greens ready to plant

A flat of salad greens, ready for planting.

When space comes available in the garden and the plants have grown enough to establish hearty roots, you can transplant them. Remember that transplanting in summer is pretty stressful on young plants. Do it on a cooler, cloudy day if you can, and pay extra attention to watering until they’re showing new growth. You can also move the starts to a very large pot and keep them growing there until harvest.

Peas under a trellis

We’ll have plenty of peas for fall. I planted this batch along the house where spring salad greens had been.

More for fall

Also, plan ahead to fill the space when summer vegetables are done. Purchase a supply of cover crop seeds (often sold as a blend, which is a good way to go) and have them on hand to throw down when you pull out the tomatoes, peppers, squash, etc. You can plant a cover-crop blend up until late October.

If you have crops coming out even later, plant fava beans. They can be sown into early November and will reliably sprout in that late-fall cold soil.

Colorful Garden Show Unveils 30th Year

You’ll see plenty of color, crowds and cake at the big Northwest Flower & Garden Festival, going on right now in Seattle. The annual gardening season kickoff turns 30 this year — hence the cake — and fills the Washington State Convention Center — hence the crowds. The opulent show gardens are the big draw — hence the color.

I always enjoy the show gardens, although this year I saw hardly a nod to edibles, which is disappointing. I get it — it is hard to force tomatoes to fruit in winter. But when I see edibles incorporated into the lush landscapes, I am more inspired to imagine elements of the fancy designs into my own garden. Maybe next year.

It’s also great fun to see friends from the gardening world, like other garden writers Lorene Edwards Forkner of Pacific Horticulture or Laura Watson, formerly of Plant Amnesty, who knows more about clematis than I thought any one brain could hold. She’s sharing her expertise at a seminar, another important segment of the event for me — and not just because I’ll be doing the same. If you’re at the show on Sunday, look for my talk “Eat Your Year: Month-by-Month Actions for Continuous Edibles” at 4:15 p.m.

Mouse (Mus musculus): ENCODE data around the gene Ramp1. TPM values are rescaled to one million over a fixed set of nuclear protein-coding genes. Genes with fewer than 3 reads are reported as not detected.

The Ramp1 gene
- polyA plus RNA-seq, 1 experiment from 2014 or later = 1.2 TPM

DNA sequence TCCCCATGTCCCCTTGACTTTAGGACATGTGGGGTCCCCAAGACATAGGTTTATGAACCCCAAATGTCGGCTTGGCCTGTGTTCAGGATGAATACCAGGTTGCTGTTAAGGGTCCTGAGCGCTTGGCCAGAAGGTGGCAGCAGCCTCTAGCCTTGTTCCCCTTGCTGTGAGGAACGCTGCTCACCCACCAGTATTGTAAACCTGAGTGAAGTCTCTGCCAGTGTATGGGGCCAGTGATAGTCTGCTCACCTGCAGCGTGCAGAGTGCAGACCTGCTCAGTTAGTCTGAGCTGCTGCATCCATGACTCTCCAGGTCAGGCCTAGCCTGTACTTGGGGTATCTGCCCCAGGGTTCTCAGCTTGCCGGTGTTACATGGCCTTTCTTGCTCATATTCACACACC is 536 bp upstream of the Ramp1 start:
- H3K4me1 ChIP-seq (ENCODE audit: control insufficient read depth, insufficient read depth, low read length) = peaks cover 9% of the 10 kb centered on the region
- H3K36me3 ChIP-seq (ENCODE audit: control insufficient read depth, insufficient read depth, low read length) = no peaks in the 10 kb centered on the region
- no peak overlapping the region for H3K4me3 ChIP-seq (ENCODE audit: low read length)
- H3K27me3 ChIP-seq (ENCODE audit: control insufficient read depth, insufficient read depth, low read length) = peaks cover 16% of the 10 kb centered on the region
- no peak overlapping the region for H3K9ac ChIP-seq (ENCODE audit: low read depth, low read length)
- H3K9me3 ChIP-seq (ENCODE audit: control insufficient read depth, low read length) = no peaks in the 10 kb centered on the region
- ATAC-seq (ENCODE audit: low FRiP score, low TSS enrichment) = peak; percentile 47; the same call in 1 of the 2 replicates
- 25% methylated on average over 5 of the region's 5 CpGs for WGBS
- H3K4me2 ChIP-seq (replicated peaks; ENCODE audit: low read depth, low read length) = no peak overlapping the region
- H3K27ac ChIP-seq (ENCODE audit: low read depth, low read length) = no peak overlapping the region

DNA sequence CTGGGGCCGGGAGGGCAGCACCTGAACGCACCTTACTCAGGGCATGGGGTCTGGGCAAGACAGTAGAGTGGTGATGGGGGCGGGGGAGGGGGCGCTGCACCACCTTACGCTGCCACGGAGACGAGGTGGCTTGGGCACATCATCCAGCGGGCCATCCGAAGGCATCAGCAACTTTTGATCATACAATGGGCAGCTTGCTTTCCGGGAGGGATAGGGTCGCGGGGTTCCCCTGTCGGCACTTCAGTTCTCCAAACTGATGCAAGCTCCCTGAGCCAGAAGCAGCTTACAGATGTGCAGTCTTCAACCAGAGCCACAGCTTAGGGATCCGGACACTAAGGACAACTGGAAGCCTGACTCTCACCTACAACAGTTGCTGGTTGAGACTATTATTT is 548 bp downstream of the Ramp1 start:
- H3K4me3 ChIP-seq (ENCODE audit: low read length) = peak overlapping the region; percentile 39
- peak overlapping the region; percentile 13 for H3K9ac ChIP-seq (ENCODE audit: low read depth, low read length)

Vendors performing the difficult task of staffing a booth for five long days get my admiration too. I like chatting with Charlie and Carol of Charlie’s Greenhouse, the folks at Diggit and other local tool manufacturers, the always-helpful University Bookstore staff, and the volunteers at the non-profit booths, like aforementioned Plant Amnesty and the Washington Native Plant Society.

Far beyond the colorful gardens, the show is truly a wide-ranging gateway to the gardening year.

Here are images of my day at the show yesterday.

Arboretum garden

The Arboretum Foundation garden showcased plants of the Witt Winter Garden, plus a well-painted arbor and a reproduction of the new loop trail. It opens officially in April.

Chess set

A giant chess set, luxurious grill setup, and sculptural slices of ancient tree trunks combine for this imposing garden.

Beehive gate

This hive-inspired gate, complete with a bee at bottom, welcomes you to the Bee Simple garden.

Bee Simple

An orchard mason bee house sits hopefully next to an espaliered apple tree.

Colorful greenhouse

This show garden’s multi-colored greenhouse, accessed via a floating wooden deck, grabbed me.

Spa Garden

A “spa garden” inspired by Japanese “wabi-sabi” is themed in white.

Vanilla Farm

Orchids and a vanilla vine (in pot on left) surround a funky shed in the tropical Vanilla Farm garden.

Vintage Market

The Vintage Market provides a funky corner to the show.

Plant Amnesty

The Plant Amnesty booth was busy. It’s heartening to see the organization doing well after the tragic loss of its founder, Cass Turnbull, last year.

Ikebana

The ikebana display is always cheery.

Diggit

The folks at Diggit have created another comfortable tool — a hardened stainless steel hori-hori with their signature colorful soft handle.

Useless shovels

Useless shovels. But cool!

Raintree Nursery

Sam Benowitz dispenses wisdom along with edible fruit starts at the Raintree Nursery booth.